Treasurer to conduct tax lien sale


Staff Report



GALLIA COUNTY — Gallia County Treasurer Steve McGhee announced the county will soon again be negotiating the private sale of delinquent tax lien certificates.

The sale of delinquent tax liens, according to the treasurer, is a tool that allows the treasurer to privately sell to a third party the right to collect the delinquent taxes owed in Gallia County. This allows the county to get paid an amount equal to the full amount of the delinquent taxes associated with any sold certificates. In turn, townships, schools and other bodies and agencies get revenue now rather than later.

Prior to the sale, any owner of property that is subject to the tax lien certificate sale will be given notice and an opportunity to pay in full. He or she may also, if qualified, be allowed to enter into a payment plan with the treasurer’s office.

McGhee said he is always willing to work with taxpayers in regard to their financial obligations as much as possible. If an agreement can not be reached, further action may be needed to collect on owed taxes. The treasurer stressed that money generated through tax provided services to the county and the county could not operate without taxes being paid.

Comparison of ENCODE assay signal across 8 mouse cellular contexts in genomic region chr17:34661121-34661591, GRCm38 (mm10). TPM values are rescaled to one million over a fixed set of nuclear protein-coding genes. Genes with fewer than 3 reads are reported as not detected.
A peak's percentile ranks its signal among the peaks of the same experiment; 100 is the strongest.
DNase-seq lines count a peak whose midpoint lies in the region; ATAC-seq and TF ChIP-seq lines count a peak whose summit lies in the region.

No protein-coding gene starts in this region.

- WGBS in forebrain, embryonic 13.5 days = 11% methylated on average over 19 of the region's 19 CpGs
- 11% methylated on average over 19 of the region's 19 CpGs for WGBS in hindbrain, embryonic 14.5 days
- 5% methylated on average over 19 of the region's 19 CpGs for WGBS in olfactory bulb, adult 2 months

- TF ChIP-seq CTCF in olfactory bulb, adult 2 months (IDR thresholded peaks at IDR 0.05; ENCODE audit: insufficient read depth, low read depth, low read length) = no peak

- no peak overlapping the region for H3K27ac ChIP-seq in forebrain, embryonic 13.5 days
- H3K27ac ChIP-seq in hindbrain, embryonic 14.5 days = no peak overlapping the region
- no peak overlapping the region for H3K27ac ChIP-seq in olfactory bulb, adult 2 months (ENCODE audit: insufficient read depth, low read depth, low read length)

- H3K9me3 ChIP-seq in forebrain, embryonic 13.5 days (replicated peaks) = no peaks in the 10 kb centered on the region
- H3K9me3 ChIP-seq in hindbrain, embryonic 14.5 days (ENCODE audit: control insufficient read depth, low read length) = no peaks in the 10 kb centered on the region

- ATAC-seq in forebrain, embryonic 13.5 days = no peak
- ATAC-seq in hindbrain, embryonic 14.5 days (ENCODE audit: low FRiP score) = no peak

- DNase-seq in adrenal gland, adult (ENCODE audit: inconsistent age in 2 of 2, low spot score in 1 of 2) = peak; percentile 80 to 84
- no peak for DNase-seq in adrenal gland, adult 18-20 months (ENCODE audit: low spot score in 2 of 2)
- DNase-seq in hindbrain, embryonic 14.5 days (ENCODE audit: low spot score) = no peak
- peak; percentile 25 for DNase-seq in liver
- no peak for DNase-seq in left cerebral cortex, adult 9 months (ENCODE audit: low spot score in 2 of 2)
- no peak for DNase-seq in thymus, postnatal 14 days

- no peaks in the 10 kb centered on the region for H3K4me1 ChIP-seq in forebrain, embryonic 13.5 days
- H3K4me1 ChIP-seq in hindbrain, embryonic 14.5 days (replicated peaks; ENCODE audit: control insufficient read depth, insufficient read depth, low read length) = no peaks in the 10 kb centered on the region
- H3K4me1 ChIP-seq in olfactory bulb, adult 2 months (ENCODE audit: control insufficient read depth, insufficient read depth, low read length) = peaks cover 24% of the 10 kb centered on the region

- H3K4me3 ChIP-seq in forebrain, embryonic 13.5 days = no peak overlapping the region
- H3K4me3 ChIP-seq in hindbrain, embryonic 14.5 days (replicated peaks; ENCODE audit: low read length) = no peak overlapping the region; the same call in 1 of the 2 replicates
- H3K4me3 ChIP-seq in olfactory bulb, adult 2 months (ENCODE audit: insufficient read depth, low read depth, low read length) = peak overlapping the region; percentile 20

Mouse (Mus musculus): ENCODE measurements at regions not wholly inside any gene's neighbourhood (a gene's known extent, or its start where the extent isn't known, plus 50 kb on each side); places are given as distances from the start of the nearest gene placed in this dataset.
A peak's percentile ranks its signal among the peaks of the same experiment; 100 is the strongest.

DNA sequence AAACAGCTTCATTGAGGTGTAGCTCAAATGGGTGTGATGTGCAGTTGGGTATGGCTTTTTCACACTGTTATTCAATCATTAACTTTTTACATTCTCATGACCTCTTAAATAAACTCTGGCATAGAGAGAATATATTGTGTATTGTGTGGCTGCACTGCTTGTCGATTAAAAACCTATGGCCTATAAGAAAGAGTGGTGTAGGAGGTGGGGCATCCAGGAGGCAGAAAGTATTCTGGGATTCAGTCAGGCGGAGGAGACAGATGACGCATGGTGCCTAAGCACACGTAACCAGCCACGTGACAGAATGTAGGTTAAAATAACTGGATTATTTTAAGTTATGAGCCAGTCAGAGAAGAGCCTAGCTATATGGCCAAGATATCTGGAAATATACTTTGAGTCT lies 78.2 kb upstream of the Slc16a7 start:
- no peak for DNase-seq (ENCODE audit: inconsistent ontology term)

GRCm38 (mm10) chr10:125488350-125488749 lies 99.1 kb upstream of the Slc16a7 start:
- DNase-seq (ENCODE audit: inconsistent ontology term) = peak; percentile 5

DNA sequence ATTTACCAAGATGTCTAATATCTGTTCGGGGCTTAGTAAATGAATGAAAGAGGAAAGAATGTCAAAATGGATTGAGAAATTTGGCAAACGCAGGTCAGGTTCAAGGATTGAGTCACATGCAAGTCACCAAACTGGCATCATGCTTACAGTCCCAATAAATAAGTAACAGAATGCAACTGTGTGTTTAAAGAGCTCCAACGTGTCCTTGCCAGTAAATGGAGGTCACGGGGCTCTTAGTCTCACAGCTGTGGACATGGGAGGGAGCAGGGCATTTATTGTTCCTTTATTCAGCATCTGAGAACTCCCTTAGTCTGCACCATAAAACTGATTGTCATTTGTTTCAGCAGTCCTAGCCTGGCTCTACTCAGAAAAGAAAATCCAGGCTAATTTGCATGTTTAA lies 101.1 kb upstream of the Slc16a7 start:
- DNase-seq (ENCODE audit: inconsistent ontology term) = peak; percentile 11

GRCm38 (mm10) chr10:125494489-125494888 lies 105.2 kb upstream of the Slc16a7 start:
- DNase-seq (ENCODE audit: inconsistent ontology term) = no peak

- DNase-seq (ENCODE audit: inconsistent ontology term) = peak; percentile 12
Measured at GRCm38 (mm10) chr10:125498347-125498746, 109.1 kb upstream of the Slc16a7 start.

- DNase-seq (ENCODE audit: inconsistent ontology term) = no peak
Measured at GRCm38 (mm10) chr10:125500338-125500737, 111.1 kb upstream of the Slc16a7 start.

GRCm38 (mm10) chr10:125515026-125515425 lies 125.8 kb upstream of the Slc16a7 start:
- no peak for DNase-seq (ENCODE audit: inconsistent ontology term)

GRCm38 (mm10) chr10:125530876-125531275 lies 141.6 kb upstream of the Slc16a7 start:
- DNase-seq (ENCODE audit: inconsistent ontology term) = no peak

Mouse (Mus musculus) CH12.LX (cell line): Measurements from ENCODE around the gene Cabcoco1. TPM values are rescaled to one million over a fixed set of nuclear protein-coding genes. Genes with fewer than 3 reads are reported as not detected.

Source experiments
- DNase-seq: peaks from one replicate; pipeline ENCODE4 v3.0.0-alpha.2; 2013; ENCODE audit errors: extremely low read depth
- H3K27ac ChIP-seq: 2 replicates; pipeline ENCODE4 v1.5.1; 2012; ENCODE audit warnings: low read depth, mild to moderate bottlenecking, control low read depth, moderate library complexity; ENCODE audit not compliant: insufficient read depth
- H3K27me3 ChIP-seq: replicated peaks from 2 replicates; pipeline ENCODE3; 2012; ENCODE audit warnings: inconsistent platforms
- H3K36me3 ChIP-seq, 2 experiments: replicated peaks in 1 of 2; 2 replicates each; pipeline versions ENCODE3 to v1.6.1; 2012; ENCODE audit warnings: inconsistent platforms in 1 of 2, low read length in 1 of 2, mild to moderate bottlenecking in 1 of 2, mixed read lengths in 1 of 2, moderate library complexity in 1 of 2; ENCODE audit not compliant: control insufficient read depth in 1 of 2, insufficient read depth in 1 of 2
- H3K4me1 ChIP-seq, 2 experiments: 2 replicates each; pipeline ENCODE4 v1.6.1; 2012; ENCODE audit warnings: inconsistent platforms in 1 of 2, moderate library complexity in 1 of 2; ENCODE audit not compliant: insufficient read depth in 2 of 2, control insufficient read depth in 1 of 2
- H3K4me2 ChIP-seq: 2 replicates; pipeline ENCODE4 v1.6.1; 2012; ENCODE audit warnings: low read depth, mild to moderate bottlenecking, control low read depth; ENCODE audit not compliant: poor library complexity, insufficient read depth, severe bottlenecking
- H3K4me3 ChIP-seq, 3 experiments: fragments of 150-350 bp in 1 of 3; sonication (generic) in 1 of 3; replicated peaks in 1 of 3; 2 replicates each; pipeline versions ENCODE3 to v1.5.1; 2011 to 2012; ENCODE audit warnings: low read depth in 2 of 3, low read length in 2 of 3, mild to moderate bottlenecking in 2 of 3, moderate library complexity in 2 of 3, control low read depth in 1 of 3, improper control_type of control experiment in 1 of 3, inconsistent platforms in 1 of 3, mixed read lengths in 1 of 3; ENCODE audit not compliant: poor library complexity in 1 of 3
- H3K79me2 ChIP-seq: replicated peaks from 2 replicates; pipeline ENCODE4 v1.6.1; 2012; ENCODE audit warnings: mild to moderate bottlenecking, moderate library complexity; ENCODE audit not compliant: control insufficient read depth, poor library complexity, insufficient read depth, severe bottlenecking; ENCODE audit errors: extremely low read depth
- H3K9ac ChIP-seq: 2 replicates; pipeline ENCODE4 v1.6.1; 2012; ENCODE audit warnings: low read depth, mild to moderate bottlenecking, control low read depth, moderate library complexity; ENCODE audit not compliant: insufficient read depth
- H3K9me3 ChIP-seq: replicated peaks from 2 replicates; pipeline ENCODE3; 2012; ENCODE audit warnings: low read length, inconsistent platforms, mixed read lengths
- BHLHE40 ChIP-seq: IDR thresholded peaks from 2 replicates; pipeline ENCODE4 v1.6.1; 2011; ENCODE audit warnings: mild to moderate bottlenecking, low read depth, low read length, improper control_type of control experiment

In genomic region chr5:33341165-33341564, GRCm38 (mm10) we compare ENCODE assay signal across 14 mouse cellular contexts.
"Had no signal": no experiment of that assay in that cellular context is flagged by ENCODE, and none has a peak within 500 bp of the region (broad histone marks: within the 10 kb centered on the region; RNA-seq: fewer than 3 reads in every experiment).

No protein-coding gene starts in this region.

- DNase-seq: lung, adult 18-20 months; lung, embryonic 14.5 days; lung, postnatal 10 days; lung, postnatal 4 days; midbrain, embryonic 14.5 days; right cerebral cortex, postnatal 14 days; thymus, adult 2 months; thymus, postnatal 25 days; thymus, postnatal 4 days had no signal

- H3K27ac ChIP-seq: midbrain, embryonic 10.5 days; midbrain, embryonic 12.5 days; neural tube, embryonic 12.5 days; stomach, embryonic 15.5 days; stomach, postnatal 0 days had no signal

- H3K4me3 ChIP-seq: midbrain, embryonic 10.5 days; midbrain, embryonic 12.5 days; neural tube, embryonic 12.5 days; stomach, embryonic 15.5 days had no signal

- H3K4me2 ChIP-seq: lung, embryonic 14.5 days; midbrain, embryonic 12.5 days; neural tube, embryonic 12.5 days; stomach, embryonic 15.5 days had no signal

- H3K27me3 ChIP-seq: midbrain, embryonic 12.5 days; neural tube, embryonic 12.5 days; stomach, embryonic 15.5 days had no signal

McGhee said an additional benefit to an impending delinquent tax lien certificate sale is that it can become the extra motivation some property owners need to pay their delinquent real property taxes. Paying prior to the sale or entering alternative payment arrangements will prevent the sale of a certificate associated with the taxes paid and will save the property owner interest and fees collected by the purchasers of the tax lien certificates. Prior sales have been negotiated with Tax Ease Ohio, LLC. The owners of property attached to the certificates that were sold incurred interest at the rate of 17.5 percent annually. Once tax lien certificates are sold, the treasurer will not be able to allow any tax payer the opportunity to enter into a payment plan and the purchaser may cause the property to be foreclosed on.

After a sale, subject property owners may benefit from an extended period within which to pay delinquent taxes but will have to negotiate with the purchaser of the certificates. If any property owner that owes delinquent real property taxes wishes to void additional fees and interest that result from the sale of certificates or further collection activity by the treasurer’s office, the owner must take action.

McGhee said the tax lien sale would likely happen in April of next year.

For more information, call the Gallia Treasurer’s Office at 740-446-4612, ext. 250.

Staff Report